Bernice Dubec, Executive Director, Anishnawbe Mushkiki, Thunder Bay: We've been operating for nine years and we have been very well received by the community. We have over 6,000 patients and we have another 2,000 Aboriginal community members who access our various programs and services — under health promotion and mental health to traditional healing as well as pre and post-natal and healthy eating and active living.

[The Aboriginal Healing and Wellness Strategy is a partnership between the Ontario government and 14 First Nations, Métis and Inuit organizations.

The Strategy combines traditional, cultural and mainstream health care to improve Aboriginal health and reduce family violence.]

There are ten Aboriginal Health Access Centres that are funded under the Strategy and we serve over 40,000 Aboriginal constituents in Ontario and that is on reserve and off reserve, in large urban centres and in small communities and it has been a unique opportunity for the Aboriginal community to come together and provide Aboriginal primary health care services to our community members.

Aboriginal people have not enjoyed a good working relationship with mainstream health care. We're noticing that Aboriginal people are being diagnosed at a late stage of their illnesses and that’s because they have not been able to participate in screening or prevention or have access to a physician to get an early diagnosis. And it is through the creation of the Aboriginal Health Access Centres that we are able to increase accessibility to primary health care for Aboriginal people.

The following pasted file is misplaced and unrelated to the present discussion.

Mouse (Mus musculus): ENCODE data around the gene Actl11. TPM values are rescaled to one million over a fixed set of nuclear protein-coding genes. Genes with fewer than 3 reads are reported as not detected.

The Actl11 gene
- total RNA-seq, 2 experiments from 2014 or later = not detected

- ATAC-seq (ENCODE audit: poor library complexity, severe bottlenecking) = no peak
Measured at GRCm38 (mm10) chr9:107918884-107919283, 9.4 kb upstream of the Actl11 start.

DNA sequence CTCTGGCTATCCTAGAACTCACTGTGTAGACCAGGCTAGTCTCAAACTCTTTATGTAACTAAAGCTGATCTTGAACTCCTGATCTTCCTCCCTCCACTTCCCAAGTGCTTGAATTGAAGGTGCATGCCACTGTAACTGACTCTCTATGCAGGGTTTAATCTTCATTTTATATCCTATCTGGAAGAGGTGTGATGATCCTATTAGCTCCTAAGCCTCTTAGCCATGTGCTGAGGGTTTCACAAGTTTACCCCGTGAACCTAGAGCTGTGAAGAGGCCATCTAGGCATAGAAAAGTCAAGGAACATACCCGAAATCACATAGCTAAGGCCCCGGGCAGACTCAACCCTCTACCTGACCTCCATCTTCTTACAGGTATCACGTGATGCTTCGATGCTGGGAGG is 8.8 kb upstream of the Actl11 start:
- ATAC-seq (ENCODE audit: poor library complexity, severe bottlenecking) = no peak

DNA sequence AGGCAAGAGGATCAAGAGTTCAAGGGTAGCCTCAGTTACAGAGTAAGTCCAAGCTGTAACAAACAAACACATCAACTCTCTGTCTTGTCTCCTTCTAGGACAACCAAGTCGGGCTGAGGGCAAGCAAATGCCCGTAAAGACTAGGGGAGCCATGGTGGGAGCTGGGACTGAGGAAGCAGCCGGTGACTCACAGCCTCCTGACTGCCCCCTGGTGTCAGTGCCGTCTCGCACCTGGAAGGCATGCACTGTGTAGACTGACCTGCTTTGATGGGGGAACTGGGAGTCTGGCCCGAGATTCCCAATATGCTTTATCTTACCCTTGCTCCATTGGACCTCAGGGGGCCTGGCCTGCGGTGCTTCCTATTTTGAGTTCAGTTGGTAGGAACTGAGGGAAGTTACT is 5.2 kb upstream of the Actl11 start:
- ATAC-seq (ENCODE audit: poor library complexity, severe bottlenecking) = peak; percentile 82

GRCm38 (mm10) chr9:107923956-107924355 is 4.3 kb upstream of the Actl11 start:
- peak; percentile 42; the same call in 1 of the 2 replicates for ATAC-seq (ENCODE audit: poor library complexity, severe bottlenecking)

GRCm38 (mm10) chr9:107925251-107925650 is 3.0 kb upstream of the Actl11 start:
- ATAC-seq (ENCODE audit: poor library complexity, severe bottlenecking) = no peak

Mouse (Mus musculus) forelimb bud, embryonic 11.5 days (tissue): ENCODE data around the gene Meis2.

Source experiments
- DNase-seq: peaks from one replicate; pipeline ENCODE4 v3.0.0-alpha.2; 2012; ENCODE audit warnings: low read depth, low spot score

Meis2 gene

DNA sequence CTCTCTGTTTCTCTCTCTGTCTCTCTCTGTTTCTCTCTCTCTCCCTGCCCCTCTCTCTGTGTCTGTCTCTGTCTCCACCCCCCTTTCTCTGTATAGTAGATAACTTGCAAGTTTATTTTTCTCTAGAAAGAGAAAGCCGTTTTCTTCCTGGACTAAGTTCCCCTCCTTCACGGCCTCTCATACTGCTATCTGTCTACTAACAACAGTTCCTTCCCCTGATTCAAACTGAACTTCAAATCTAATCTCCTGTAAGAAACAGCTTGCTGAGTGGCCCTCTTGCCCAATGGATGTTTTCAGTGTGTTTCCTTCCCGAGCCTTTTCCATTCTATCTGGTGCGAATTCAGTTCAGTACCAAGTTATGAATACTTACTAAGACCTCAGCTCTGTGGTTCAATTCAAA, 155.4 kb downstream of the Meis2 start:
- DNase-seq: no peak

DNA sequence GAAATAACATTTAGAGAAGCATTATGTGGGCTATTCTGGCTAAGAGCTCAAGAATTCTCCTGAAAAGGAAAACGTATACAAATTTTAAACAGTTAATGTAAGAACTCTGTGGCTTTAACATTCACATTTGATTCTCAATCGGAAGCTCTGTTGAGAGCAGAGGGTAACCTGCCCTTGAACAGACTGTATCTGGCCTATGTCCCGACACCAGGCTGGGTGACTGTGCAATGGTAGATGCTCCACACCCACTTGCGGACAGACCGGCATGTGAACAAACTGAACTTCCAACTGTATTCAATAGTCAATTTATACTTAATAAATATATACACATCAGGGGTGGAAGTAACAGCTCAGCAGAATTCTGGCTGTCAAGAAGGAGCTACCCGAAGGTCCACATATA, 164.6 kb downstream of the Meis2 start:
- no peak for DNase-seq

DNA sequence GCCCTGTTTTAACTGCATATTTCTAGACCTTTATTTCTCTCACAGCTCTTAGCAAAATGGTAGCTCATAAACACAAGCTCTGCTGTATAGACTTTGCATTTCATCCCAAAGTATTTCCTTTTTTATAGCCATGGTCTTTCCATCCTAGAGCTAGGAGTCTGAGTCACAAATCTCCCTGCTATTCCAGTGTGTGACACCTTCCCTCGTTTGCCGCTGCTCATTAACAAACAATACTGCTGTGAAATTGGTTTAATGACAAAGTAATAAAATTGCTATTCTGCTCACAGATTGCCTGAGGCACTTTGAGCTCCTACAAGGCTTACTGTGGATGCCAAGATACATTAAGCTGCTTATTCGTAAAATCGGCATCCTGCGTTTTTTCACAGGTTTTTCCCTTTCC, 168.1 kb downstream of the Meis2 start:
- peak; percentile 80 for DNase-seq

Heather: My name is Heather and I have three children. Since I’ve been coming here — it was basically just for pre-natal when I started, 'cause I was 18 when I started coming here..

I've learned how to … well, parenting skills, cooking especially … there are a lot of things I still don’t know how … but I've learned quite a bit of stuff. I've learned how to do a whole bunch of other things that I probably wouldn't have been able to do. And then coming here was just … I think it was just a great experience and I liked it.

Bernice Dubec: We combine all aspects of our health care system into the delivery of our programs and services. We want to ensure that we take a pro-active approach, that we are empowering Aboriginal people to take a more active responsibility in their health care.

Sheila Meekis, Secretary-Receptionist, Anishnawbe Mushkiki: I’ve worked here at Anishnawbe Mushkiki for about a year and eight months and I find that all the workers here have a passion for what they do. It's very important what the Anishnawbe Mushkiki does for the community of Thunder Bay. There are a lot of people that come in just to talk or to have a cup of coffee and there are some people who walk in and say, "I need help." The clients here know that we're approachable and that if they need anything, they can come here and we try to help with everything.

Bernice Dubec: I've seen a lot of people who come here because they feel comfortable. They feel that they are accepted here. So, I think that's one of the reasons people keep coming back to Anishnawbe Mushkiki because we value who they are as a person and we can see their potential and we try and support them in making some positive changes within their lives.